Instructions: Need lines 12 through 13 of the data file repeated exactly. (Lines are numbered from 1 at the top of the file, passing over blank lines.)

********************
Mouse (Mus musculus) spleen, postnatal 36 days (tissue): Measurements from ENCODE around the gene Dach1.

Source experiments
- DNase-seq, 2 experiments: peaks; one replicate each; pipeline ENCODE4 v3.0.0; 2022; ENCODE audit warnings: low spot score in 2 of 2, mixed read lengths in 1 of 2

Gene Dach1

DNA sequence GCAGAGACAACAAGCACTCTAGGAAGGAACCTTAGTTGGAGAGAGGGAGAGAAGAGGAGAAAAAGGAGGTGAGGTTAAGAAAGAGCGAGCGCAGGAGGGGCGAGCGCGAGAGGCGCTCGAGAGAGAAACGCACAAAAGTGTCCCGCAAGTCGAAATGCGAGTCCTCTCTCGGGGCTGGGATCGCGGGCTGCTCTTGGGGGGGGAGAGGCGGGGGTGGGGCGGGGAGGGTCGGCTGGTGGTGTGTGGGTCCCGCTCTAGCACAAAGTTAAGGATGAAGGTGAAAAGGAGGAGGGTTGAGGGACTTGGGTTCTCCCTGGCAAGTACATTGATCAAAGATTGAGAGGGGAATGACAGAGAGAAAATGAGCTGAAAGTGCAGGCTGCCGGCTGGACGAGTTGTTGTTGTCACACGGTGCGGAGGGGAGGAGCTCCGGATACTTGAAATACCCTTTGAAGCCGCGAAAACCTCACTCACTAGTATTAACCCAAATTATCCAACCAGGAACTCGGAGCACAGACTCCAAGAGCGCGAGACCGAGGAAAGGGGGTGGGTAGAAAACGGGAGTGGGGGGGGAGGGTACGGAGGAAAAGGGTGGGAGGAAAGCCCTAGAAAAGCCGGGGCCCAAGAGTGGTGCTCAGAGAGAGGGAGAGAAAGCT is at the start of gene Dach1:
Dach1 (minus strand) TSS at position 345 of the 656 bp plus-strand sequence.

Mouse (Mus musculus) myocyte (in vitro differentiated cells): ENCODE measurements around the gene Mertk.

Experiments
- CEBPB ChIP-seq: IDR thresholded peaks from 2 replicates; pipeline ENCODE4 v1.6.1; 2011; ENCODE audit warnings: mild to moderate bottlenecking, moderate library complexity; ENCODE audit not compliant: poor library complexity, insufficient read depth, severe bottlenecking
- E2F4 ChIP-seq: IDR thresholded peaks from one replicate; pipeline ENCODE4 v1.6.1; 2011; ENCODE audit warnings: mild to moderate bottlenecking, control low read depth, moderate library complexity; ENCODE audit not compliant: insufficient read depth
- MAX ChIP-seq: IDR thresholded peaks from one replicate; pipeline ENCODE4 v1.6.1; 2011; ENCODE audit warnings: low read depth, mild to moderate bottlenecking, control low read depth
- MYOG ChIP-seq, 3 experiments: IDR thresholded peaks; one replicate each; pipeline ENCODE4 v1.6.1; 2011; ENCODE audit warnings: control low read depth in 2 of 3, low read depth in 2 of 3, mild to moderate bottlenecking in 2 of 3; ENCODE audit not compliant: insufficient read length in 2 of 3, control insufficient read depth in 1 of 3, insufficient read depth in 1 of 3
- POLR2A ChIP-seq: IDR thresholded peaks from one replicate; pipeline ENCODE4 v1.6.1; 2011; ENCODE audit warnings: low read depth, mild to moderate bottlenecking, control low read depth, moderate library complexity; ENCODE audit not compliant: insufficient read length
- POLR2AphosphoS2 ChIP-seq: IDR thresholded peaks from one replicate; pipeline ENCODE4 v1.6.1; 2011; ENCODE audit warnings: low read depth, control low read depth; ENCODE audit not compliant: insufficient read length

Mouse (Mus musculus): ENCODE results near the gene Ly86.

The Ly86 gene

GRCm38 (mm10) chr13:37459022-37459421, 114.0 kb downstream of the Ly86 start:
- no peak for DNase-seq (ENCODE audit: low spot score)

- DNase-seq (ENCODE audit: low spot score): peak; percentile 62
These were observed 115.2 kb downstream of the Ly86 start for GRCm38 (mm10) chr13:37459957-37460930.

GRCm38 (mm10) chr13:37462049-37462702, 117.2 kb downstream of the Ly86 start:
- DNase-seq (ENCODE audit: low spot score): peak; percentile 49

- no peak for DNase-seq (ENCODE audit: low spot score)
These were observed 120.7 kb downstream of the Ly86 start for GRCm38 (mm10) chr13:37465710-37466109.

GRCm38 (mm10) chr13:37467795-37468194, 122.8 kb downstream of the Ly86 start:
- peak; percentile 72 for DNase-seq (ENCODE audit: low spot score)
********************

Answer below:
- MYOG ChIP-seq, 3 experiments: IDR thresholded peaks; one replicate each; pipeline ENCODE4 v1.6.1; 2011; ENCODE audit warnings: control low read depth in 2 of 3, low read depth in 2 of 3, mild to moderate bottlenecking in 2 of 3; ENCODE audit not compliant: insufficient read length in 2 of 3, control insufficient read depth in 1 of 3, insufficient read depth in 1 of 3
- POLR2A ChIP-seq: IDR thresholded peaks from one replicate; pipeline ENCODE4 v1.6.1; 2011; ENCODE audit warnings: low read depth, mild to moderate bottlenecking, control low read depth, moderate library complexity; ENCODE audit not compliant: insufficient read length